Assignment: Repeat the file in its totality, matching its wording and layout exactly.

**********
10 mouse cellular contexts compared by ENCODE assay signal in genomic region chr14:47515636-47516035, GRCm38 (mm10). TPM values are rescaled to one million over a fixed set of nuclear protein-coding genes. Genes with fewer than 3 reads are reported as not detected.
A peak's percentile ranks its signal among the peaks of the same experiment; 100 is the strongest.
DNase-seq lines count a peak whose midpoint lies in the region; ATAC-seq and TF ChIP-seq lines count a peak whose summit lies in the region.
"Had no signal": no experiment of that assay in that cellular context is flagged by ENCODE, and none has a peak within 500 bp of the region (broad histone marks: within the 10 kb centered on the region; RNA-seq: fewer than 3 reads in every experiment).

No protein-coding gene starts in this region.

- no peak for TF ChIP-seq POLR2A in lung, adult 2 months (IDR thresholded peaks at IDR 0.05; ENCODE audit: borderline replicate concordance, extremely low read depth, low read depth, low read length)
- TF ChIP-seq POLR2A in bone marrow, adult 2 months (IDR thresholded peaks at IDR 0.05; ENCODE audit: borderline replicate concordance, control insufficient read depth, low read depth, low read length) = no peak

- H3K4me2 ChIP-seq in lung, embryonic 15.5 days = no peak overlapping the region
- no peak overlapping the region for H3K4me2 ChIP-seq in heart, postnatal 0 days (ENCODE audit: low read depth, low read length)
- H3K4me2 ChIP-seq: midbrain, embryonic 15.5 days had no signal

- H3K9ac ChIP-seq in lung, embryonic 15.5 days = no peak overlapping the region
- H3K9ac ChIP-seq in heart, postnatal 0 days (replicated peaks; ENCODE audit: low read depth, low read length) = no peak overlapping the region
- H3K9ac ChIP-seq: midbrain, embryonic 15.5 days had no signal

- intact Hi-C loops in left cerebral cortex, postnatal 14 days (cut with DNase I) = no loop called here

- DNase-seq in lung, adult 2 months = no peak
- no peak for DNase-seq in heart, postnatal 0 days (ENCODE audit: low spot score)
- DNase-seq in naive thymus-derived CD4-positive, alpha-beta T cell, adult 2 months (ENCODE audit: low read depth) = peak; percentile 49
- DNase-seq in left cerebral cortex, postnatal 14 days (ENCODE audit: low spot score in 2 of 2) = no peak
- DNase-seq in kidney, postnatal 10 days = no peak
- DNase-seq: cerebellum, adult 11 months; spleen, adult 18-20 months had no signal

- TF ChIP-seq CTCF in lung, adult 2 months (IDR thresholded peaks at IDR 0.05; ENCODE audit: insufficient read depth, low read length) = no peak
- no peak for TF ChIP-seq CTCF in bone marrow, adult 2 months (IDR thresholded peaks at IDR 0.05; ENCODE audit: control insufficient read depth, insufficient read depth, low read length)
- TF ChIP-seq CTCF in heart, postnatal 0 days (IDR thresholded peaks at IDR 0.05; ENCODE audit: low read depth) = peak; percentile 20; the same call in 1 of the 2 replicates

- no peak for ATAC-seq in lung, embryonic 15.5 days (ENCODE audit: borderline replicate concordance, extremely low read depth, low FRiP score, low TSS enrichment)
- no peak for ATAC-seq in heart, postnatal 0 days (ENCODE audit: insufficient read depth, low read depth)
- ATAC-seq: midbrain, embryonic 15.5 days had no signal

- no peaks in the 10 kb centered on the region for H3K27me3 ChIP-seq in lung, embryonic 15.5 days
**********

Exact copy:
10 mouse cellular contexts compared by ENCODE assay signal in genomic region chr14:47515636-47516035, GRCm38 (mm10). TPM values are rescaled to one million over a fixed set of nuclear protein-coding genes. Genes with fewer than 3 reads are reported as not detected.
A peak's percentile ranks its signal among the peaks of the same experiment; 100 is the strongest.
DNase-seq lines count a peak whose midpoint lies in the region; ATAC-seq and TF ChIP-seq lines count a peak whose summit lies in the region.
"Had no signal": no experiment of that assay in that cellular context is flagged by ENCODE, and none has a peak within 500 bp of the region (broad histone marks: within the 10 kb centered on the region; RNA-seq: fewer than 3 reads in every experiment).

No protein-coding gene starts in this region.

- no peak for TF ChIP-seq POLR2A in lung, adult 2 months (IDR thresholded peaks at IDR 0.05; ENCODE audit: borderline replicate concordance, extremely low read depth, low read depth, low read length)
- TF ChIP-seq POLR2A in bone marrow, adult 2 months (IDR thresholded peaks at IDR 0.05; ENCODE audit: borderline replicate concordance, control insufficient read depth, low read depth, low read length) = no peak

- H3K4me2 ChIP-seq in lung, embryonic 15.5 days = no peak overlapping the region
- no peak overlapping the region for H3K4me2 ChIP-seq in heart, postnatal 0 days (ENCODE audit: low read depth, low read length)
- H3K4me2 ChIP-seq: midbrain, embryonic 15.5 days had no signal

- H3K9ac ChIP-seq in lung, embryonic 15.5 days = no peak overlapping the region
- H3K9ac ChIP-seq in heart, postnatal 0 days (replicated peaks; ENCODE audit: low read depth, low read length) = no peak overlapping the region
- H3K9ac ChIP-seq: midbrain, embryonic 15.5 days had no signal

- intact Hi-C loops in left cerebral cortex, postnatal 14 days (cut with DNase I) = no loop called here

- DNase-seq in lung, adult 2 months = no peak
- no peak for DNase-seq in heart, postnatal 0 days (ENCODE audit: low spot score)
- DNase-seq in naive thymus-derived CD4-positive, alpha-beta T cell, adult 2 months (ENCODE audit: low read depth) = peak; percentile 49
- DNase-seq in left cerebral cortex, postnatal 14 days (ENCODE audit: low spot score in 2 of 2) = no peak
- DNase-seq in kidney, postnatal 10 days = no peak
- DNase-seq: cerebellum, adult 11 months; spleen, adult 18-20 months had no signal

- TF ChIP-seq CTCF in lung, adult 2 months (IDR thresholded peaks at IDR 0.05; ENCODE audit: insufficient read depth, low read length) = no peak
- no peak for TF ChIP-seq CTCF in bone marrow, adult 2 months (IDR thresholded peaks at IDR 0.05; ENCODE audit: control insufficient read depth, insufficient read depth, low read length)
- TF ChIP-seq CTCF in heart, postnatal 0 days (IDR thresholded peaks at IDR 0.05; ENCODE audit: low read depth) = peak; percentile 20; the same call in 1 of the 2 replicates

- no peak for ATAC-seq in lung, embryonic 15.5 days (ENCODE audit: borderline replicate concordance, extremely low read depth, low FRiP score, low TSS enrichment)
- no peak for ATAC-seq in heart, postnatal 0 days (ENCODE audit: insufficient read depth, low read depth)
- ATAC-seq: midbrain, embryonic 15.5 days had no signal

- no peaks in the 10 kb centered on the region for H3K27me3 ChIP-seq in lung, embryonic 15.5 days